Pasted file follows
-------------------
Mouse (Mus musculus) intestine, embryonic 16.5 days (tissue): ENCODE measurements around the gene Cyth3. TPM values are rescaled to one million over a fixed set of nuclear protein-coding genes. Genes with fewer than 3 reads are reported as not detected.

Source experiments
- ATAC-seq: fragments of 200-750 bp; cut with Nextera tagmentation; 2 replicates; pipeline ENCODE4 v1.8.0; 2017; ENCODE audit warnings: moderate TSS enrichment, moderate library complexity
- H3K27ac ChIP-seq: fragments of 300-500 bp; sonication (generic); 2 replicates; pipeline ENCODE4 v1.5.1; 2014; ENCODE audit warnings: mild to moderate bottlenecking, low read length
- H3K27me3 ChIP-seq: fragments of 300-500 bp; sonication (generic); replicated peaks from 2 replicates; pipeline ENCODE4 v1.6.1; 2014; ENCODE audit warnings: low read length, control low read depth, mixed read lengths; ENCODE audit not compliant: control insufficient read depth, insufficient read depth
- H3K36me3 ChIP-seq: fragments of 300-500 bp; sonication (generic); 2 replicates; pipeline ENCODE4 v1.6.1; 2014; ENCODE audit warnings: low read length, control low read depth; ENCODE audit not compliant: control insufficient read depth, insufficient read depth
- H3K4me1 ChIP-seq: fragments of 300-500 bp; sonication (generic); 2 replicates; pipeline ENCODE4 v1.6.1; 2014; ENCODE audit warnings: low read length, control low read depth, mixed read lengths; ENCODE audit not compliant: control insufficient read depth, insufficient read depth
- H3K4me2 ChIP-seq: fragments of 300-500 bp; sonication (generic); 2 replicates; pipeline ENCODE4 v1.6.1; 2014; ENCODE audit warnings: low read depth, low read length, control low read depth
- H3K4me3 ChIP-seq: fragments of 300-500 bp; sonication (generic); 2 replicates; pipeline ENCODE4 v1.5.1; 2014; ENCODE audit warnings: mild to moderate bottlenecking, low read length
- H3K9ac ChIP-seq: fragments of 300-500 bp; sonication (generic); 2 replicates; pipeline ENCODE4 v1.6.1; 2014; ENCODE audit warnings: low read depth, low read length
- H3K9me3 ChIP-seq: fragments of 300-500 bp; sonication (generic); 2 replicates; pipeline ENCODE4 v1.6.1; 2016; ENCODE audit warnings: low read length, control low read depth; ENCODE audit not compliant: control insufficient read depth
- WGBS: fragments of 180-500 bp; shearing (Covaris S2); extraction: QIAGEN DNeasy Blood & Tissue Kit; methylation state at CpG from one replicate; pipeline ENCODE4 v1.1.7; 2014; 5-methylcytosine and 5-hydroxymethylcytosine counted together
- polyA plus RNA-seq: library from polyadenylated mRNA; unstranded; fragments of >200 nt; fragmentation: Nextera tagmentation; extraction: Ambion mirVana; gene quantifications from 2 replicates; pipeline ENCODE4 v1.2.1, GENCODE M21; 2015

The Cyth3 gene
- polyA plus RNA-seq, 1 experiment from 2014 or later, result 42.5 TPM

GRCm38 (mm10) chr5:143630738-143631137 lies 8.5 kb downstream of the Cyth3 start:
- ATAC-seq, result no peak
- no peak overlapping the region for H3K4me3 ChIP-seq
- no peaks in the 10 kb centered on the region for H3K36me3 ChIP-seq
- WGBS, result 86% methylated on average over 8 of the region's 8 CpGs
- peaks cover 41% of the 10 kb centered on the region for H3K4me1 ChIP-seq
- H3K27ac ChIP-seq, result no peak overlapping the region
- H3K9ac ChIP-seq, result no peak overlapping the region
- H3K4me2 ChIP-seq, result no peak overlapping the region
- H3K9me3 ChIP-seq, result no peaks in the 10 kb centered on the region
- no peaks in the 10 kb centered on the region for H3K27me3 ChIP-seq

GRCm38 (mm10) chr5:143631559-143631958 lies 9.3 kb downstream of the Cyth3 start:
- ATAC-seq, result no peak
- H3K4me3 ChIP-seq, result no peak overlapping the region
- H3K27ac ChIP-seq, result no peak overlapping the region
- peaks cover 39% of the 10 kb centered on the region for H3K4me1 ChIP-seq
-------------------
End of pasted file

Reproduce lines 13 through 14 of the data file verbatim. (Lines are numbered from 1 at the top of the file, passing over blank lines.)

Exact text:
- polyA plus RNA-seq: library from polyadenylated mRNA; unstranded; fragments of >200 nt; fragmentation: Nextera tagmentation; extraction: Ambion mirVana; gene quantifications from 2 replicates; pipeline ENCODE4 v1.2.1, GENCODE M21; 2015

The Cyth3 gene